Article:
WASHINGTON, W.Va. (WV News) — The U.S. Supreme Court has vacated stays placed on the Mountain Valley Pipeline, allowing the pipeline’s construction to resume as legal battles continue.
Project developers Equitrans Midstream Corporation petitioned Chief Justice John Roberts to lift the orders handed down July 10 and 11 by the United States Court of Appeals for the Fourth Circuit.
“The application to vacate stays presented to The Chief Justice and by him referred to the Court is granted,” Roberts wrote in the order issued Thursday, adding that both stays issued by the Fourth Circuit “are hereby vacated.”
The stays prevented construction from resuming at a 3.5-mile stretch in the Jefferson National Forest in Virginia, as well as several stream crossings in West Virginia.
The stays were issued after a lawsuit was filed by environmental groups challenging the constitutionality of the law that allowed the project to move forward.
As part of Congress’ effort to fast-track the pipeline’s approval included in the Fiscal Responsibility Act of 2023 earlier this year, one provision assigned exclusive jurisdiction of future legal challenges to the D.C. Circuit appeals court.
“The United States Court of Appeals for the District of Columbia Circuit shall have original and exclusive jurisdiction over any claim alleging the invalidity of this section or that an action is beyond the scope of authority conferred by this section,” the law states.
In its petition to the chief justice, the pipeline developers argued that the Fourth Circuit lacked jurisdiction to consider the original Petition for Review.
The company also asked Roberts to apply their petition as a writ of mandamus to dismiss the petition.
“For the same reasons the Fourth Circuit lacked jurisdiction to enter the stays challenged in this application, it lacks jurisdiction to adjudicate the underlying petitions for review …” the company asserted.
While Roberts did vacate the stays, he declined to apply a writ of mandamus, meaning the legal proceedings in the Fourth Circuit will be able to continue.
Roberts wrote that the decision not to apply the writ of mandamus “at this time” was made “without prejudice to further consideration in light of subsequent developments,” leaving the door open for a future ruling from the high court to issue such an order.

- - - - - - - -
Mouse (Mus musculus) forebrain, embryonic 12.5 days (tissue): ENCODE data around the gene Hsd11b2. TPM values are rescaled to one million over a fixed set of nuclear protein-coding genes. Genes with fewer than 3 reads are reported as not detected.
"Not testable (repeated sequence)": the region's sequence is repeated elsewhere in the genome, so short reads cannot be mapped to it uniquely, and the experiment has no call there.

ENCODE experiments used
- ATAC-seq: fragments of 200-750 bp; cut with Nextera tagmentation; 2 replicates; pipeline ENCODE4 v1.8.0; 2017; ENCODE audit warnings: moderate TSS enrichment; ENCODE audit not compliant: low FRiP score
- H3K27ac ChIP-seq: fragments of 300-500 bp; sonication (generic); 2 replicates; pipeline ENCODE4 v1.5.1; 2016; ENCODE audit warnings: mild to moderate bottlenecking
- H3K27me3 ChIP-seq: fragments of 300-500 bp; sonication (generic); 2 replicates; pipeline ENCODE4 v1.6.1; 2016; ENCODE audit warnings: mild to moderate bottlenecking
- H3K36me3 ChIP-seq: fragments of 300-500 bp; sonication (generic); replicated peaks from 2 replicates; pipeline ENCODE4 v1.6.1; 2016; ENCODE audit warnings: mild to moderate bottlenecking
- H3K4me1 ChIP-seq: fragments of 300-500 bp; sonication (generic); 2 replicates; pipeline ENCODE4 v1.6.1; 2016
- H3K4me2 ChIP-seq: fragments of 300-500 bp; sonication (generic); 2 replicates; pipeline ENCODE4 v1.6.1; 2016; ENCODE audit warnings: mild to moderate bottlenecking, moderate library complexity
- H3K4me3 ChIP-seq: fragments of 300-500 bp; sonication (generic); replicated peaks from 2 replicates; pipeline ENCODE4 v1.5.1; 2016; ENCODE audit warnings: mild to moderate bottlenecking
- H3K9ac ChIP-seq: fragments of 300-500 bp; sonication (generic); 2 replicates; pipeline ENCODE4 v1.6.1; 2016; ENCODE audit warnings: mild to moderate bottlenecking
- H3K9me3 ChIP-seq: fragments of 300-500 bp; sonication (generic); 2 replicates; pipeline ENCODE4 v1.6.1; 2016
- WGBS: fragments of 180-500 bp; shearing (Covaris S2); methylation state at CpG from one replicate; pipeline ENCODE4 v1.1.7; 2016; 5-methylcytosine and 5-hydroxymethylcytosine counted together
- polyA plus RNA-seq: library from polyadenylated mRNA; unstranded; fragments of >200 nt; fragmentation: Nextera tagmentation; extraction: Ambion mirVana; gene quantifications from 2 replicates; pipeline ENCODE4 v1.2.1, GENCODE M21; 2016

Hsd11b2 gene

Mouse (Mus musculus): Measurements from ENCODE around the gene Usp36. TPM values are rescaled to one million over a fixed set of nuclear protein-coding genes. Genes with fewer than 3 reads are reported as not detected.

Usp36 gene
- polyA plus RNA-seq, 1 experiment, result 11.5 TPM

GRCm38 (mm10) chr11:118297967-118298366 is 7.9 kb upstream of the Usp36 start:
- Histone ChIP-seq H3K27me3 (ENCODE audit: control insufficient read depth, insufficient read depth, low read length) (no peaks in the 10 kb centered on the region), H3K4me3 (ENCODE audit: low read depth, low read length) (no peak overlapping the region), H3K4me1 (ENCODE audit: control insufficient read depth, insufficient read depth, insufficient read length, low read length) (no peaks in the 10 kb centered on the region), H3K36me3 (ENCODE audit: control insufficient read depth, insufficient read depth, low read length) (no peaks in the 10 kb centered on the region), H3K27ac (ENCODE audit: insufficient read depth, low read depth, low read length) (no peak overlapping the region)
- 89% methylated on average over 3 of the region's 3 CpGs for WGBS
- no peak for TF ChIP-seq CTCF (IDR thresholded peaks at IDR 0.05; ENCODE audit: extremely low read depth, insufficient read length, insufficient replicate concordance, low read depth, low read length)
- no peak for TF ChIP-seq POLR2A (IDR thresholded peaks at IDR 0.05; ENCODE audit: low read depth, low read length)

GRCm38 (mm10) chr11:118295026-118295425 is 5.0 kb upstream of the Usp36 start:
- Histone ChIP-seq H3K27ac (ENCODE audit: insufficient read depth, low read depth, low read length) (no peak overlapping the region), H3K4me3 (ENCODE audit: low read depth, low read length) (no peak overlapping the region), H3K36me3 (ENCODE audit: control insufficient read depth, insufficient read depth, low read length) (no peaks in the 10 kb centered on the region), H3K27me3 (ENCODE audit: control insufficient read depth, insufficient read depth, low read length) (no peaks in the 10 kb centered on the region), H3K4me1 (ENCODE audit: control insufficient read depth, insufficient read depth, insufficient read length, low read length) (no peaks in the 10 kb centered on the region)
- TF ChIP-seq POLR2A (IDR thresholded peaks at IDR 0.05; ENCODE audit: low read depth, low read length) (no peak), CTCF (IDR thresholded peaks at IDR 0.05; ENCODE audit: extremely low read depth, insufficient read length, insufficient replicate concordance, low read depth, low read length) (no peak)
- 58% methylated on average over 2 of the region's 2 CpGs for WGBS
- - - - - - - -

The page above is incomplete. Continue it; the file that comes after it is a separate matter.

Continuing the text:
The Fourth Circuit heard oral arguments in the case the same day Roberts issued his order.
MVP received a slew of support for its petition from officials and industry stakeholders in the form of amicus curiae — or “friend of the court” briefs.
Many of those same officials have been outspoken supporters of the project throughout its development and celebrated the order.
“The Supreme Court has spoken, and this decision to let construction of the Mountain Valley Pipeline move forward again is the correct one,” said Sen. Joe Manchin, D-W.Va..
“We passed bipartisan legislation in Congress, the president signed that legislation into law, and now the Supreme Court has spoken: construction on the Mountain Valley Pipeline can finally resume, which is a major win for American energy and American jobs,” said Sen. Shelley Moore Capito, R-W.Va.
“All three branches of government agree: The completion of the Mountain Valley Pipeline is legal and must be finished immediately,” said U.S. Rep. Carol Miller, R-W.Va.
“I am pleased the Supreme Court recognized the importance of this project, not only for West Virginia, but for the nation,” said West Virginia Attorney General Patrick Morrisey. “The urgent need is for it to be completed as soon as possible.”
On X, the social media platform formerly known as Twitter, Rep. Alex Mooney, R-W.Va., called the announcement, “A win for American energy independence!”
Gov. Justice also responded to the court’s order on the platform, writing, “Good news!”
The decision also was applauded by the Gas and Oil Association of West Virginia.
“We’re pleased with the outcome of today’s ruling and look forward to seeing this important infrastructure project begin generating the environmental, energy and national security benefits America desperately needs,” said Charlie Burd, executive director of GO-WV.
The current lawsuit is the latest in a string of legal actions that have mired the pipeline project over the course of nearly a decade.
When the project was initially announced in 2014, developers said it was expected to cost around $3.5 billion and would be completed by the end of 2018.
The cost of the project, which is around 94% complete, is now expected to be in excess of $6.5 billion, according to its developers, who hope to be able to complete the project by the end of 2023.
The MVP project is planned to span approximately 303 miles from northwestern West Virginia to southern Virginia, transporting natural gas from the Mountain State to markets in the Mid-Atlantic and South-Atlantic regions.